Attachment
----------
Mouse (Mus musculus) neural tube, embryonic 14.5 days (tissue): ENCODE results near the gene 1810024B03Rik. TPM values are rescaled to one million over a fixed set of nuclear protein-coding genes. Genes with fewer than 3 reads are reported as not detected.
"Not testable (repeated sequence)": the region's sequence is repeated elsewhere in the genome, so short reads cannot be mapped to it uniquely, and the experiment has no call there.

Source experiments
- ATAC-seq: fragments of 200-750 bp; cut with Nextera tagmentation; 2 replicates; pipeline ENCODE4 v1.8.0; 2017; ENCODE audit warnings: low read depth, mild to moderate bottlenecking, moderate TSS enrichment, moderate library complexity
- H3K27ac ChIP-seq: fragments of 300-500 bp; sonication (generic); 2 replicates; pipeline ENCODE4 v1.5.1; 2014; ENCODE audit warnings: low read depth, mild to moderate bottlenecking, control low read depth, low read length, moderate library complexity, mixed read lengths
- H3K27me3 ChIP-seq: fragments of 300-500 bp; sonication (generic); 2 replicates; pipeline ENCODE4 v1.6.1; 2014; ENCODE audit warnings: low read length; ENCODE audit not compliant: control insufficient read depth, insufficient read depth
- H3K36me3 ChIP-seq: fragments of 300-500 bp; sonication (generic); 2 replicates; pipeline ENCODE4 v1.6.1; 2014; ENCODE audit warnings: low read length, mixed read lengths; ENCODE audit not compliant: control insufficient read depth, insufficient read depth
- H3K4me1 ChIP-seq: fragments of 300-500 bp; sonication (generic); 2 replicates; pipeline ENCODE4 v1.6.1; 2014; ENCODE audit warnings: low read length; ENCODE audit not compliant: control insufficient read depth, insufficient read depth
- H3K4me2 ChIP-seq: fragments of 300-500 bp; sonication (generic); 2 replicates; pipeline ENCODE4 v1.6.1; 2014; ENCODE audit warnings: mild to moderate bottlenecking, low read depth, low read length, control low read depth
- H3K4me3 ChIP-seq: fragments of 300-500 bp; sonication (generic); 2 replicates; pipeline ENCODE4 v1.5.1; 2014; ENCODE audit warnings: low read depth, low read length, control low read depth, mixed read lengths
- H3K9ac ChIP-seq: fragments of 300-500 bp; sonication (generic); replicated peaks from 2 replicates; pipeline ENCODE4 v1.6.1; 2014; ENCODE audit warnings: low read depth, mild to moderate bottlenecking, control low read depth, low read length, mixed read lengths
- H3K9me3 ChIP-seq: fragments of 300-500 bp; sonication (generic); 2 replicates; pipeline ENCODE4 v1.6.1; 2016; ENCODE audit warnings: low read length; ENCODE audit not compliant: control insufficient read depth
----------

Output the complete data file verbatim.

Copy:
Mouse (Mus musculus) neural tube, embryonic 14.5 days (tissue): ENCODE results near the gene 1810024B03Rik. TPM values are rescaled to one million over a fixed set of nuclear protein-coding genes. Genes with fewer than 3 reads are reported as not detected.
"Not testable (repeated sequence)": the region's sequence is repeated elsewhere in the genome, so short reads cannot be mapped to it uniquely, and the experiment has no call there.

Source experiments
- ATAC-seq: fragments of 200-750 bp; cut with Nextera tagmentation; 2 replicates; pipeline ENCODE4 v1.8.0; 2017; ENCODE audit warnings: low read depth, mild to moderate bottlenecking, moderate TSS enrichment, moderate library complexity
- H3K27ac ChIP-seq: fragments of 300-500 bp; sonication (generic); 2 replicates; pipeline ENCODE4 v1.5.1; 2014; ENCODE audit warnings: low read depth, mild to moderate bottlenecking, control low read depth, low read length, moderate library complexity, mixed read lengths
- H3K27me3 ChIP-seq: fragments of 300-500 bp; sonication (generic); 2 replicates; pipeline ENCODE4 v1.6.1; 2014; ENCODE audit warnings: low read length; ENCODE audit not compliant: control insufficient read depth, insufficient read depth
- H3K36me3 ChIP-seq: fragments of 300-500 bp; sonication (generic); 2 replicates; pipeline ENCODE4 v1.6.1; 2014; ENCODE audit warnings: low read length, mixed read lengths; ENCODE audit not compliant: control insufficient read depth, insufficient read depth
- H3K4me1 ChIP-seq: fragments of 300-500 bp; sonication (generic); 2 replicates; pipeline ENCODE4 v1.6.1; 2014; ENCODE audit warnings: low read length; ENCODE audit not compliant: control insufficient read depth, insufficient read depth
- H3K4me2 ChIP-seq: fragments of 300-500 bp; sonication (generic); 2 replicates; pipeline ENCODE4 v1.6.1; 2014; ENCODE audit warnings: mild to moderate bottlenecking, low read depth, low read length, control low read depth
- H3K4me3 ChIP-seq: fragments of 300-500 bp; sonication (generic); 2 replicates; pipeline ENCODE4 v1.5.1; 2014; ENCODE audit warnings: low read depth, low read length, control low read depth, mixed read lengths
- H3K9ac ChIP-seq: fragments of 300-500 bp; sonication (generic); replicated peaks from 2 replicates; pipeline ENCODE4 v1.6.1; 2014; ENCODE audit warnings: low read depth, mild to moderate bottlenecking, control low read depth, low read length, mixed read lengths
- H3K9me3 ChIP-seq: fragments of 300-500 bp; sonication (generic); 2 replicates; pipeline ENCODE4 v1.6.1; 2016; ENCODE audit warnings: low read length; ENCODE audit not compliant: control insufficient read depth